Are you a parent or a tutor? Either way, it is essential to consider carefully the goals of a tuition programme to ensure that the money, time and effort invested produce the desired educational impact.
Setting Goals for a Tuition Programme
Parents seek private tuition for all sorts of reasons, but one common theme predominates: the student doesn’t yet understand something but would like to (or needs to in order to achieve a certain goal). It could be anything – from biology to Mandarin or from playing the piano to passing an entrance exam. In every case, we want the students to learn and to succeed in applying that learning (often in an exam of some kind). It sounds very obvious, but what is less clear is how best to achieve this overarching objective.
Whether you are a parent or a tutor (or even a student) this article should help you to understand the sort of ideal situations we want to work towards to ensure that students succeed.
What Makes for a ‘Successful Student’?
Some students perform exceptionally well without any additional tuition – why? Students that are successful tend to have a combination of factors contributing towards this success. These generally include the following:
- Clear and accessible sources of educational content, knowledge, and training – such as well-planned lessons, well-delivered content or well-written and accessible educational resources (such as books or online platforms like Get My Grades).
- Motivation to learn (by which we primarily mean ‘intrinsic’ rather than ‘extrinsic’ motivation) – often because they appreciate the value of the subject in question, which may stem from an existing understanding of its content).
- Discipline to keep going when times are tough – ideally, self-discipline but externally applied discipline is necessary if this is lacking.
- A clear understanding of the required standards that need to be reached (and what a ‘good’ answer looks like.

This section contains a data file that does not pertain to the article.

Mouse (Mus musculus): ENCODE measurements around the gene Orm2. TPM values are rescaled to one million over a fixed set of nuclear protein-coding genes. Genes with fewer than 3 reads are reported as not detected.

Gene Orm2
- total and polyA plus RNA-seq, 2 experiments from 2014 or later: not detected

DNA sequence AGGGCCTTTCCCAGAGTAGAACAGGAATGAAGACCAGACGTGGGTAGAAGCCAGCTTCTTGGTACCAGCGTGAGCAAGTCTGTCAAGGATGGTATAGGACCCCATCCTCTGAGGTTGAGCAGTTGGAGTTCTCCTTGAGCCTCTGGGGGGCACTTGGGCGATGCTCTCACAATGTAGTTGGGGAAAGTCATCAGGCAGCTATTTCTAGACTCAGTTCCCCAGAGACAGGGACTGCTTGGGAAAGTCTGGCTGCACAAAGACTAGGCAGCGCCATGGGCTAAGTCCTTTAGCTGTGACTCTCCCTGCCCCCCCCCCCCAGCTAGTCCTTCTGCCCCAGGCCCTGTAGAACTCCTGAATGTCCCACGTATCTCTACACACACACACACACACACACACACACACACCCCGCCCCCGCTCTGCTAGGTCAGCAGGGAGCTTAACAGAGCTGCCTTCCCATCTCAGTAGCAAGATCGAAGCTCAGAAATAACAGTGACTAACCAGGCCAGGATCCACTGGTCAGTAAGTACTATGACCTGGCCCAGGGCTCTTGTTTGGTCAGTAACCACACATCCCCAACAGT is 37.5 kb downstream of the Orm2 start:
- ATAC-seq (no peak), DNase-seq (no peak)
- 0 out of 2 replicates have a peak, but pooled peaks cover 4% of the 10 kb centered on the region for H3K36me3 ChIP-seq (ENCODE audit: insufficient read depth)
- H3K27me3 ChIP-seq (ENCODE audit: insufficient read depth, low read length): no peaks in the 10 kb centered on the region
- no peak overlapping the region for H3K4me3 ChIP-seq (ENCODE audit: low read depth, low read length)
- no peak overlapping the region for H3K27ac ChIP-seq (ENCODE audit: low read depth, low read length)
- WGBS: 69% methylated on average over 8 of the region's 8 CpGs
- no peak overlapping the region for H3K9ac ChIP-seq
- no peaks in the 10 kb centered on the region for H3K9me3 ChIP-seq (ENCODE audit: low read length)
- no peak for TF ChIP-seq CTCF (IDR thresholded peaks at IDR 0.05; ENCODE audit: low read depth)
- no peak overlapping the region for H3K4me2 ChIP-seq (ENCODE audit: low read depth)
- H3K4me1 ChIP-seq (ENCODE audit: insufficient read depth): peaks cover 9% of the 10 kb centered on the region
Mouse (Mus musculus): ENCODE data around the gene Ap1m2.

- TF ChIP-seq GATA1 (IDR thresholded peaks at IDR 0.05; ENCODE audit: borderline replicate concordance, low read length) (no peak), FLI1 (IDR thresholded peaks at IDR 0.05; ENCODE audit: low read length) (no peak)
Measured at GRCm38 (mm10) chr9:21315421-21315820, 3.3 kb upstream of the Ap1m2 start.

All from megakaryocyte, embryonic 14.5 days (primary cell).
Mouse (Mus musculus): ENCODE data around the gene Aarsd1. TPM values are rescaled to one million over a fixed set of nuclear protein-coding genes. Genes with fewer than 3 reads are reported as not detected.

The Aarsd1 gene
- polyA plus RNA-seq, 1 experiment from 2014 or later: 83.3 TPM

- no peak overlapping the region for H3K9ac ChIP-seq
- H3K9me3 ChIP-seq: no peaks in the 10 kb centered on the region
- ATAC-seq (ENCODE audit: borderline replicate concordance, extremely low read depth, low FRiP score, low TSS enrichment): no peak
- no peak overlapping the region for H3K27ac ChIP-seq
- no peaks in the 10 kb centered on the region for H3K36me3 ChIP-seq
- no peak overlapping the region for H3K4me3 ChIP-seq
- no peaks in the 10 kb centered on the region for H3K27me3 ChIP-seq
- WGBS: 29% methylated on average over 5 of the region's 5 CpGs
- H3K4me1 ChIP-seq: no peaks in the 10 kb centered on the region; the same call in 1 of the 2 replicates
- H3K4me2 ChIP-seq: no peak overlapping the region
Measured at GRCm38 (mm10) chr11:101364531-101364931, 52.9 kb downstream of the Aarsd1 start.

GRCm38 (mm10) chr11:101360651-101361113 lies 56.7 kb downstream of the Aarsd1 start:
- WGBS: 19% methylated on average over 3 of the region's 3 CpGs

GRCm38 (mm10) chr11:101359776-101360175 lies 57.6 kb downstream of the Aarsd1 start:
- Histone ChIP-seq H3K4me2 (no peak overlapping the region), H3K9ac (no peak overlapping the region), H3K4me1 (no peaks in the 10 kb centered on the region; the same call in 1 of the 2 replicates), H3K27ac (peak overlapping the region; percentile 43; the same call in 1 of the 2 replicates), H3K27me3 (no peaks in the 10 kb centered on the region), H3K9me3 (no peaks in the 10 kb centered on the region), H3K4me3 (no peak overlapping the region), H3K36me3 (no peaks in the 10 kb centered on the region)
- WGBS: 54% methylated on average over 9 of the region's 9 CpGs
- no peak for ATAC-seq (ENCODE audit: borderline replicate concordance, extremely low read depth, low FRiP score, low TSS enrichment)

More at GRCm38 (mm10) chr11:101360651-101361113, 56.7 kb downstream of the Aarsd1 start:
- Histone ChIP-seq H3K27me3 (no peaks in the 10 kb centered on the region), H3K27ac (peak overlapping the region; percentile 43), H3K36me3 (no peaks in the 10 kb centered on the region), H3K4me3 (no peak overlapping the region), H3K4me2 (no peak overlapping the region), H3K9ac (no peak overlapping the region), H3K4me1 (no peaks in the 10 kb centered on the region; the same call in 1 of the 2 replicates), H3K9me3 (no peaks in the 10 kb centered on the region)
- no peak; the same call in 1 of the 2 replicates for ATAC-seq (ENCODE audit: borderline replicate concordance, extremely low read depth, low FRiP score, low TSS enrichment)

This might sound like a short and simple list of requirements but it is fairly rare that they all come together by chance. To varying extents, the student’s family, school, peers, and childhood development will all influence these factors. The vast majority of students will not be so lucky to have the above factors combine to enable them to excel in every subject.
The fact that many students are not doing outstandingly well in all subjects is not necessarily a reflection on their schools or parents; creating the perfect conditions for success is extremely difficult and both schools and parents have huge pressures on their limited resources. Some students simply require a bit more support.
The Easy Goals: Educational Content and Setting Expectations
Tutors should be able to identify the underlying causes of a student’s lack of progress and plan accordingly. Delivering educational content in an accessible way includes many of the core tasks expected of a tutor, including the clear explanation of concepts and the assessment of student understanding using relevant and appropriate questions. It is also not particularly difficult to provide students with an awareness of the standards required to succeed. Tutors are ideally placed to give tailored feedback on the student’s written tasks or answers to questions. Moreover, the tuition programme will probably be run with some reference to relevant specifications.